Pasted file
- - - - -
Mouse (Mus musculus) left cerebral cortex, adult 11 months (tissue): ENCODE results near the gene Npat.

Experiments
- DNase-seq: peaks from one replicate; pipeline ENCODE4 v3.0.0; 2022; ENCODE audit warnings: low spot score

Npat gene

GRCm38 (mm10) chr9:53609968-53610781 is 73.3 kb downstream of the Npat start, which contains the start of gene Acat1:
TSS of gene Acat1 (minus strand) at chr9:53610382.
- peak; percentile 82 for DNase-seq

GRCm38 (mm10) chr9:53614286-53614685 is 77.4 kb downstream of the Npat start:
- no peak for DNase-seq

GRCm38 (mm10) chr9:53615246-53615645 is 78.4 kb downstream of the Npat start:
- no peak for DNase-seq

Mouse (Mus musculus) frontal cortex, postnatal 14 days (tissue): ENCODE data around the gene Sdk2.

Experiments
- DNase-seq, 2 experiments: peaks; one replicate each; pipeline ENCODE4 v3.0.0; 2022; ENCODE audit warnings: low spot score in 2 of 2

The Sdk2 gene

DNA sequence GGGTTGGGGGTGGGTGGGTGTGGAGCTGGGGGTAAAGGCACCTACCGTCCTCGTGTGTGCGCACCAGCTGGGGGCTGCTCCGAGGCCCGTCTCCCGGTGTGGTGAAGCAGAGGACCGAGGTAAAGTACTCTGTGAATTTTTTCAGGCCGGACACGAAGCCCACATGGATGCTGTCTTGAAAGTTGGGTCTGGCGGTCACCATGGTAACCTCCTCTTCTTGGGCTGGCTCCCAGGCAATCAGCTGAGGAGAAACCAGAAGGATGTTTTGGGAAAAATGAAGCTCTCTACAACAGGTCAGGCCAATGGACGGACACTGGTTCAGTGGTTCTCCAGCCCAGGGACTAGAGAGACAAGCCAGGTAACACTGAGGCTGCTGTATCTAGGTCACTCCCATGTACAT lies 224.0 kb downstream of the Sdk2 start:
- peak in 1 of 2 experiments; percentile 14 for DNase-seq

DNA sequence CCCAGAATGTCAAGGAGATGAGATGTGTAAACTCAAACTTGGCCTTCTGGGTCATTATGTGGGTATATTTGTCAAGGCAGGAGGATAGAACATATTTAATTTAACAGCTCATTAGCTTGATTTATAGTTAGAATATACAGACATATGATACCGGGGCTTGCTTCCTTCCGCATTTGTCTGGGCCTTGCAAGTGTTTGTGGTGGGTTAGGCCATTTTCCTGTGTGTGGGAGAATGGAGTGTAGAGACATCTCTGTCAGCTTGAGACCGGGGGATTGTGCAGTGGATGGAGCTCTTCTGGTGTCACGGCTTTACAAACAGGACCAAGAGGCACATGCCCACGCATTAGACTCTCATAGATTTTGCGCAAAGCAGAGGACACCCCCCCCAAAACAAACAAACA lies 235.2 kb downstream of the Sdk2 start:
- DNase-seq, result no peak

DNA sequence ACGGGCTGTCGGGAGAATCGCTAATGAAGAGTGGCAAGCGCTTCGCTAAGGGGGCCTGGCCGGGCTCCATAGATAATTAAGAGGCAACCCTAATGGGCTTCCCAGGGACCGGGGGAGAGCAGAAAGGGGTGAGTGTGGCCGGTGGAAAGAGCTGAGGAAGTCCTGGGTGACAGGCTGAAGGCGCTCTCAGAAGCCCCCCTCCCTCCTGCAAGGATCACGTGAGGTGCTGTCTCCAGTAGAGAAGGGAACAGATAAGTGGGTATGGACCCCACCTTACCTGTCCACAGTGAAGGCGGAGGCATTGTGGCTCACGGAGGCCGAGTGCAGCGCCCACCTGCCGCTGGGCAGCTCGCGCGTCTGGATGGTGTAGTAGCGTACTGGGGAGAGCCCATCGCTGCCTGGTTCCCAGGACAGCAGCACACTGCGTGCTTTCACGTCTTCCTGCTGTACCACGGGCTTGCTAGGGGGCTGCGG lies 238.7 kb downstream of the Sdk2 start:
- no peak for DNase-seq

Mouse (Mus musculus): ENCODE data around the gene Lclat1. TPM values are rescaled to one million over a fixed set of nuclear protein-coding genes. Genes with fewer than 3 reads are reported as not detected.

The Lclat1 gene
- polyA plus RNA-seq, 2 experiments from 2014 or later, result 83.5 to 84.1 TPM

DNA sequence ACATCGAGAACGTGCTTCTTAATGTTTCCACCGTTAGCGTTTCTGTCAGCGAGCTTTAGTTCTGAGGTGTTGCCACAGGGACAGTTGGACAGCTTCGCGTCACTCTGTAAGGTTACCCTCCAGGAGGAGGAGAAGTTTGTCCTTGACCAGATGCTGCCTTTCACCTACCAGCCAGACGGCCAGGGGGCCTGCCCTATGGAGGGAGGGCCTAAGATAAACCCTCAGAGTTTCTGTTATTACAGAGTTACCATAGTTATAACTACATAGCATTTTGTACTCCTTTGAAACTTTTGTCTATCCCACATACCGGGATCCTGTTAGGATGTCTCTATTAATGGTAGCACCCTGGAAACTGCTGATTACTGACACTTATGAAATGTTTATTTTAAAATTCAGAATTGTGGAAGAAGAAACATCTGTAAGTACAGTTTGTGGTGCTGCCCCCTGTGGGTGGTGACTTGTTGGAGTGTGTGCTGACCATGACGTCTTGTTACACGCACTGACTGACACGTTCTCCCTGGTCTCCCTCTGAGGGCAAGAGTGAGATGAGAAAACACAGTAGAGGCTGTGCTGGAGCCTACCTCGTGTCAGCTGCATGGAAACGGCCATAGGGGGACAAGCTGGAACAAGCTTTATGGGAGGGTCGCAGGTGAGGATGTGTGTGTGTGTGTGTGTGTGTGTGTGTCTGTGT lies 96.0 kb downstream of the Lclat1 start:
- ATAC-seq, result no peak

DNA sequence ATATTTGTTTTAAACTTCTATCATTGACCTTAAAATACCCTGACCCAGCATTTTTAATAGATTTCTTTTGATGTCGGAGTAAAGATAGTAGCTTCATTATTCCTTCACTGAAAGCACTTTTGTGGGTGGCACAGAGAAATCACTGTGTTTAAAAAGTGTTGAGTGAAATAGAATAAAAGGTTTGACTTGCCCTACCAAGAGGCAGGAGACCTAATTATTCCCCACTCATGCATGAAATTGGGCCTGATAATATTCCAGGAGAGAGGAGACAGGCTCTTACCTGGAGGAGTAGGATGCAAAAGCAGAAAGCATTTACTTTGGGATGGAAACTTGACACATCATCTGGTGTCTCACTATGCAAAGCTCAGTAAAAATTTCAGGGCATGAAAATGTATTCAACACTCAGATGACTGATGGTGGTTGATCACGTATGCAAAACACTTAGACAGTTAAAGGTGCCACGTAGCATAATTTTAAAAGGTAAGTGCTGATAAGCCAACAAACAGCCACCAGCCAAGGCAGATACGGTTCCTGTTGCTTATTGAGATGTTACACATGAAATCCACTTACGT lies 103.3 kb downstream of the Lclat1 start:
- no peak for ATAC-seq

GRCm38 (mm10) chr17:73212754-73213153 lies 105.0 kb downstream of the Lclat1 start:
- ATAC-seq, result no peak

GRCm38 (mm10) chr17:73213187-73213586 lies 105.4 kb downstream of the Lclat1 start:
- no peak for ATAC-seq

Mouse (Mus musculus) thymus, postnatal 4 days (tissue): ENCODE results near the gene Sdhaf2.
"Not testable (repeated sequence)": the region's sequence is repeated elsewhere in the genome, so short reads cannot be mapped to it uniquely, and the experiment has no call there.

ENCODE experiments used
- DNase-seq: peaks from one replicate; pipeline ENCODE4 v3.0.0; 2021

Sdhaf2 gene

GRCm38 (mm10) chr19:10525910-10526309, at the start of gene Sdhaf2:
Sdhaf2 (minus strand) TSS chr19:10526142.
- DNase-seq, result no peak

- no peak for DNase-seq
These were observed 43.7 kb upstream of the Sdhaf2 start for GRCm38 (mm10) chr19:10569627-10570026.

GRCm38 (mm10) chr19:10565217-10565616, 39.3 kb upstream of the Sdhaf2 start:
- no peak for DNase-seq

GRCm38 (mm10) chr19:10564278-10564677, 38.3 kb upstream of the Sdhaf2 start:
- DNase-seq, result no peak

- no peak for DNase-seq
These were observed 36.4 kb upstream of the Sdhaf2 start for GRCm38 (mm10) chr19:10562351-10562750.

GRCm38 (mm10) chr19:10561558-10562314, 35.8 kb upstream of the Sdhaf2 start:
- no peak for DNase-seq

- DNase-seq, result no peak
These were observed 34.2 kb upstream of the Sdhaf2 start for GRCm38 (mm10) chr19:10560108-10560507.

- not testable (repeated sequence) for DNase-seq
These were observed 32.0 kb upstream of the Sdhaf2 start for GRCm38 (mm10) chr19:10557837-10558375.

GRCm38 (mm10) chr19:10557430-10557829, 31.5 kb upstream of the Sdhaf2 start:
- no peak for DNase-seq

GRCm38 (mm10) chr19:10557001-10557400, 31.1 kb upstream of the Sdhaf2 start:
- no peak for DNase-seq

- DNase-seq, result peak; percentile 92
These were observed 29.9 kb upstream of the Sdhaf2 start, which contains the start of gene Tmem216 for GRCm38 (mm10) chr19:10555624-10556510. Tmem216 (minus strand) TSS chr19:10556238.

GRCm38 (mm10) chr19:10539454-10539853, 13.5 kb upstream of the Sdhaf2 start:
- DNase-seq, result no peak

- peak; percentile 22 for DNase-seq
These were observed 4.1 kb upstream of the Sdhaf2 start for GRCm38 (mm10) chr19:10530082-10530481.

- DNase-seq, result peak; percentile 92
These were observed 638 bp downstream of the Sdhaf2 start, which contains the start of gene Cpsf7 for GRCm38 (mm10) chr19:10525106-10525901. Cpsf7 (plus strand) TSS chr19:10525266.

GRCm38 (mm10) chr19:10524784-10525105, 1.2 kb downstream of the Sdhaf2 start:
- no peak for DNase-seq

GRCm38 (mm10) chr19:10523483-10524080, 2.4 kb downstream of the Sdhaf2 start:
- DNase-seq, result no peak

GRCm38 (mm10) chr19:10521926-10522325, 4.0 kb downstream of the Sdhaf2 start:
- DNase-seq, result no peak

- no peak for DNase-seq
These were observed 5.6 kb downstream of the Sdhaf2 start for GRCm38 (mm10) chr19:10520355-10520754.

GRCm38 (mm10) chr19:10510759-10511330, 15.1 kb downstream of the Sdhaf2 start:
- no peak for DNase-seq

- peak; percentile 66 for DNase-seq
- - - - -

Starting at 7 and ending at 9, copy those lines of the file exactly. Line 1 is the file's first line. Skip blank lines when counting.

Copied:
- peak; percentile 82 for DNase-seq

GRCm38 (mm10) chr9:53614286-53614685 is 77.4 kb downstream of the Npat start:
- no peak for DNase-seq